Leaving money to a mistress, tsunami etiquette, disinviting a party guest: Dear Prudence advises readers at Slate.com.

Advice on manners and morals.
March 24 2011 6:56 AM

Financial Affairs

I want to bequeath money to my mistress in my will. Is that wrong?

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Dear Prudence,
I am a 60-year-old man who has been married for 30 years and has two grown children. My wife and I both earn ample incomes and are very comfortable financially. For almost a decade I've been having an affair. My mistress is an artist in her 40s, a wonderful woman whom I'll call "Peggy." We have a real emotional connection. I'm not her sugar daddy—I've never given her more than a few gifts or paid for meals and hotel bills. I have just been diagnosed with cancer—perhaps curable, but the statistics are terrible—and I would like to make a provision in my will for Peggy. The sum would make little difference to my family but would mean a big difference for Peggy. The danger is if my wife and kids find out, they'll be devastated. I've talked to a lawyer who outlined ways to do it discreetly. I know adultery is wrong and I should never have had an affair. But morally speaking, what do you think about my plan for Peggy?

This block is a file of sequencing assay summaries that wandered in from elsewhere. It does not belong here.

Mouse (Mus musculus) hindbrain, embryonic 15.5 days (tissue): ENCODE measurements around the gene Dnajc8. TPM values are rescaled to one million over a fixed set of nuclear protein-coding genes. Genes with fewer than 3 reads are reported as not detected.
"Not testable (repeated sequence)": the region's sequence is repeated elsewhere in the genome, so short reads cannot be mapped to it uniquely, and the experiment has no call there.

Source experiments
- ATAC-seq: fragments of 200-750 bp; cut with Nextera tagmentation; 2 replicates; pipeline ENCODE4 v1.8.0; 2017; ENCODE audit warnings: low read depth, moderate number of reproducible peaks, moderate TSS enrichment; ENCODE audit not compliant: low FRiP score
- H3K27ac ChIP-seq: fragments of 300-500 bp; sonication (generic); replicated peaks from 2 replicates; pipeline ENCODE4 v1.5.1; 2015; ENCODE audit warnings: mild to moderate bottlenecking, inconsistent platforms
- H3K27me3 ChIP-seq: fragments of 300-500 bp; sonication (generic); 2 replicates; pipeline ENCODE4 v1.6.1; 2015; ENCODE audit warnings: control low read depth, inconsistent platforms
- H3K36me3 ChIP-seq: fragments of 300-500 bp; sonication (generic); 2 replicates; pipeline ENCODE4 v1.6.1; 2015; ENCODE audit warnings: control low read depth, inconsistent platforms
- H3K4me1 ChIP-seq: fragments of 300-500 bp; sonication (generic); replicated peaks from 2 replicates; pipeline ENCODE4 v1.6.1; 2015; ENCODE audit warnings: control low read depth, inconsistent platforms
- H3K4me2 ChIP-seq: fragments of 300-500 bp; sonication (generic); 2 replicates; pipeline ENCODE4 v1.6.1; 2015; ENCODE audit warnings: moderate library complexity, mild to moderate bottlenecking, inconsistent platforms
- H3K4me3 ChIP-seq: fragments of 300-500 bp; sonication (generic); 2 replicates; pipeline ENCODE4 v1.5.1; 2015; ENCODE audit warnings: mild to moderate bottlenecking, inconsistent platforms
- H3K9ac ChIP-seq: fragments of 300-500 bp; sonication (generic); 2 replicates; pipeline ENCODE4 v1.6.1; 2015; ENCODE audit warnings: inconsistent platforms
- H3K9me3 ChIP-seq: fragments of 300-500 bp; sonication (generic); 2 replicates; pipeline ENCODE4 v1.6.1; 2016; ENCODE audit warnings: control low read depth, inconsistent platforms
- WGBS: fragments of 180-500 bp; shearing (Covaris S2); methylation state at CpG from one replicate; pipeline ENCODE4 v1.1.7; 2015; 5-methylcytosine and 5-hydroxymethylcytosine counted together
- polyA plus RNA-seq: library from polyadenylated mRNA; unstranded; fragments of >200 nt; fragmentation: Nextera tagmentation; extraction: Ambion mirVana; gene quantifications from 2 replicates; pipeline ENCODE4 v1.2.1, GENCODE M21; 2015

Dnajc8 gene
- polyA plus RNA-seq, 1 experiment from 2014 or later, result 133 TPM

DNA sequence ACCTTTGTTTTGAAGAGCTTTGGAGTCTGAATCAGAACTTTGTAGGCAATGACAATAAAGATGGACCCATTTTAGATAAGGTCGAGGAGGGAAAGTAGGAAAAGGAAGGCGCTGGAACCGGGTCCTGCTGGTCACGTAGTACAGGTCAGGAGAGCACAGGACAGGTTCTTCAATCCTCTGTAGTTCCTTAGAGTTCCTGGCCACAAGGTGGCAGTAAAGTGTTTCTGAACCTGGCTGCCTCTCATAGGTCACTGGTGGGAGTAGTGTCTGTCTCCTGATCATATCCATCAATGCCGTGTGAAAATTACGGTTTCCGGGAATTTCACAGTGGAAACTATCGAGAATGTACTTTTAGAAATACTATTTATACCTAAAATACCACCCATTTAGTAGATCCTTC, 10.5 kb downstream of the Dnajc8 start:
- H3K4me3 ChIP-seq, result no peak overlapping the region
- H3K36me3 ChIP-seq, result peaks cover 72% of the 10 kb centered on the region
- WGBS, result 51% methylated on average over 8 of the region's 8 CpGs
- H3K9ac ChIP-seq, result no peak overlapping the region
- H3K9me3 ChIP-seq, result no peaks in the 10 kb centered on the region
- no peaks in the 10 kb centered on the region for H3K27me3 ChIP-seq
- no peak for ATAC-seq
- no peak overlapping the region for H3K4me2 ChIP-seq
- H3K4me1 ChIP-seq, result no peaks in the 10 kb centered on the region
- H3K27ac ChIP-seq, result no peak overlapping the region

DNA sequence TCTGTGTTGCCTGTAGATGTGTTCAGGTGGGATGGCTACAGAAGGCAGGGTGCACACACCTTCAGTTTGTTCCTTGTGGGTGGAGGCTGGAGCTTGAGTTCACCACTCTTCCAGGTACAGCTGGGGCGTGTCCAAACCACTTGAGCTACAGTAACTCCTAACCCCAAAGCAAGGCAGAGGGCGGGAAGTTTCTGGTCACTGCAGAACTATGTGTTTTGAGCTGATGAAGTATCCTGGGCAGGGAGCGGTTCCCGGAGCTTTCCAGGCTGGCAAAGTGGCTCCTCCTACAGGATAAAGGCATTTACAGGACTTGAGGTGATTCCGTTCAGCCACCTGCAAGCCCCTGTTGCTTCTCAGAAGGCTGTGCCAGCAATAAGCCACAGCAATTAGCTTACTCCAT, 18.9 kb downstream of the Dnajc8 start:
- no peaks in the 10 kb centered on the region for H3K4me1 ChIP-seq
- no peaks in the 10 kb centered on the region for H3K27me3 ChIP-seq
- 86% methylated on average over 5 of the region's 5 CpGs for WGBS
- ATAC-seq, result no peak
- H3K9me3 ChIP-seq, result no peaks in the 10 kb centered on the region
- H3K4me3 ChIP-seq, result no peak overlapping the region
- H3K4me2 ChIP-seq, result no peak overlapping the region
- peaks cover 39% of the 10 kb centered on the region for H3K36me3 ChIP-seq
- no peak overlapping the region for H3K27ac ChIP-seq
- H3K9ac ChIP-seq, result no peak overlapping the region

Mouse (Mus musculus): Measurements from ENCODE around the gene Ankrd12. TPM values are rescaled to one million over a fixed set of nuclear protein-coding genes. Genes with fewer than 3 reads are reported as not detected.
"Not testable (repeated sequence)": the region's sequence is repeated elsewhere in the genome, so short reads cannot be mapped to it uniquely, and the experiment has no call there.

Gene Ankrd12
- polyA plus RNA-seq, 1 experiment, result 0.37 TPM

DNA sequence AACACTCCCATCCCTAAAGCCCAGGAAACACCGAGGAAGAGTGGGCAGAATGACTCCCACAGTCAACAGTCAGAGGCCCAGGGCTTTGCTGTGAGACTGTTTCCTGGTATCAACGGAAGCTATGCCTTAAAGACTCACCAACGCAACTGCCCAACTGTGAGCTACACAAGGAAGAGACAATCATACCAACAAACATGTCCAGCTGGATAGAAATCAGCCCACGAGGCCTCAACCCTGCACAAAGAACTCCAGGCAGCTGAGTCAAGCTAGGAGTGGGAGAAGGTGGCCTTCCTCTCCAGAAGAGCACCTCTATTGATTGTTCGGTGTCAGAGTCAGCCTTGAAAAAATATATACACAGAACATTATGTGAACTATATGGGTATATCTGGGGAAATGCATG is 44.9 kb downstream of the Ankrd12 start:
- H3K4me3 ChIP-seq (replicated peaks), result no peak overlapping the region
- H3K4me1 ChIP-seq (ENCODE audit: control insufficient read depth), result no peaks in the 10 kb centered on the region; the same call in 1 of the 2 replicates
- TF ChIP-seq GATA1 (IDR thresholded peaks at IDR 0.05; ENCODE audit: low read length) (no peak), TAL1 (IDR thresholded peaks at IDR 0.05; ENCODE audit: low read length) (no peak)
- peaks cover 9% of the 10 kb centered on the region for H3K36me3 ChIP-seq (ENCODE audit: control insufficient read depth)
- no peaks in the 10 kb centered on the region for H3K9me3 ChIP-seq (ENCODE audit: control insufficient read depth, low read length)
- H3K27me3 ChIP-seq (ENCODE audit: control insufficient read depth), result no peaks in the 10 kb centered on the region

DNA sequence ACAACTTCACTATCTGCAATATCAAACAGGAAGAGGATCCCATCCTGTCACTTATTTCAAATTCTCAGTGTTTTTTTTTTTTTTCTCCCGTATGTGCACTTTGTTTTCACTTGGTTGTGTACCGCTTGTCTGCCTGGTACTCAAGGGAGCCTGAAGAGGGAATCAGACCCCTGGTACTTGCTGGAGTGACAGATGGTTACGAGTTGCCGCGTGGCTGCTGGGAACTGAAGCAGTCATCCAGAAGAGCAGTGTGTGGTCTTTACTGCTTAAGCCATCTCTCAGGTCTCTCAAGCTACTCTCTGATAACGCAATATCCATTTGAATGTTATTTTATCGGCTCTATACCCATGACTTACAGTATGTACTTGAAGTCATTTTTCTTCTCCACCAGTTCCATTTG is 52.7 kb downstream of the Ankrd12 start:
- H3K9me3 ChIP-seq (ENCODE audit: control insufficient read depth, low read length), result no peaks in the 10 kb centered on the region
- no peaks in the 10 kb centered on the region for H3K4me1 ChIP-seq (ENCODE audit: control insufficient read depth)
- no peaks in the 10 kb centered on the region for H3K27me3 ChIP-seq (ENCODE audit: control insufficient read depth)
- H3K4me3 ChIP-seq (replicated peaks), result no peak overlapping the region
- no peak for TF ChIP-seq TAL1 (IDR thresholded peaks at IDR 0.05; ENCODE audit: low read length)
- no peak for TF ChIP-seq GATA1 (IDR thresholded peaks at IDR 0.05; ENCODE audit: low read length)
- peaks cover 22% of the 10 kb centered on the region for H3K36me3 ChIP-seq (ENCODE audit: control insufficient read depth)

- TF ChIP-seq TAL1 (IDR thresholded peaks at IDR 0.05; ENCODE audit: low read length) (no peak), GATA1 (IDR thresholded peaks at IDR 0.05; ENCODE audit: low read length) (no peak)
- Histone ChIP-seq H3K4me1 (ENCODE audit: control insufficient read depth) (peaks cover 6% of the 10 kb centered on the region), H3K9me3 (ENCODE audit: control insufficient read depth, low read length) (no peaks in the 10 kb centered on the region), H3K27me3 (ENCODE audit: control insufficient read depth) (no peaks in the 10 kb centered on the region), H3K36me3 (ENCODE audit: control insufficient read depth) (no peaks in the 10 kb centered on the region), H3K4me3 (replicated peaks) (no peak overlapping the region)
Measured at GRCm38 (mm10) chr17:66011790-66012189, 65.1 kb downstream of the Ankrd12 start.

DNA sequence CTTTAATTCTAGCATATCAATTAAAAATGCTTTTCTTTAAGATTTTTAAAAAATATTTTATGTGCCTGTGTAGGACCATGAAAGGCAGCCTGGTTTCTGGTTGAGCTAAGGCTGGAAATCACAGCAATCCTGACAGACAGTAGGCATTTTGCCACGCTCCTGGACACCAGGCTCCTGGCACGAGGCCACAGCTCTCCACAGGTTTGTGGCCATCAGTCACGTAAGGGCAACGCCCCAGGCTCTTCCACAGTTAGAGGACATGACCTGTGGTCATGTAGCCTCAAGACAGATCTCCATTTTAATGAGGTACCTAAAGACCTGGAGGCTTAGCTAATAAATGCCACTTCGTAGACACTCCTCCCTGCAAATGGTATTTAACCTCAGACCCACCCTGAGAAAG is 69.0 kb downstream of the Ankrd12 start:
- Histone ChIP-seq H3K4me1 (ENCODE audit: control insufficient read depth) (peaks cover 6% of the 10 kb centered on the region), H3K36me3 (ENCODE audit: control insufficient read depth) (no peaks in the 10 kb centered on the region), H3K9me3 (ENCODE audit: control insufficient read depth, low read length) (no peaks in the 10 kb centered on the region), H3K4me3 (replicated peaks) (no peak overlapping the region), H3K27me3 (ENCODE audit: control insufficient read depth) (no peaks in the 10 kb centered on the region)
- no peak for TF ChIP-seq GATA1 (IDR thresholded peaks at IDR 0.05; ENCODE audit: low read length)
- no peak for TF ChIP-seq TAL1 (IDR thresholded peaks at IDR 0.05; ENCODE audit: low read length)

—At a Loss

Dear At,
Since you've been able to hide your infidelity for almost 10 years, you must use your skills at subterfuge to make sure your bequest is concealed for eternity. I agree you should follow the expert legal advice you've sought on how to arrange for money to be given to Peggy so that it doesn't raise questions about that missing 401(k). It might be that you want to start giving her money now so that you can oversee it. Although you say it's wrong to have had an affair, it doesn't sound as if you really think so. You've managed to have an exciting, younger partner while not having to endure the misery of divorce. I note that you use loving words to describe Peggy, but the only thing you have to say about your wife is that she's a good earner. You've got enough to deal with without my moralizing, but let me just point out that since your wife will be the one seeing you through this illness—and I hope your treatments are successful—maybe you want to try reconnecting with her emotionally, if that's possible. Whenever your time does come, no matter how well you've tried to cover the money trail, there's the possibility that your gift to Peggy may come to light. To address that contingency, I think you should write a letter to be held by your attorney and opened only if your relationship with Peggy is revealed. In it, say you were far from a perfect man, but you hope your family never doubts the depth and endurance of your love for them, and that is what they will remember when they think of you.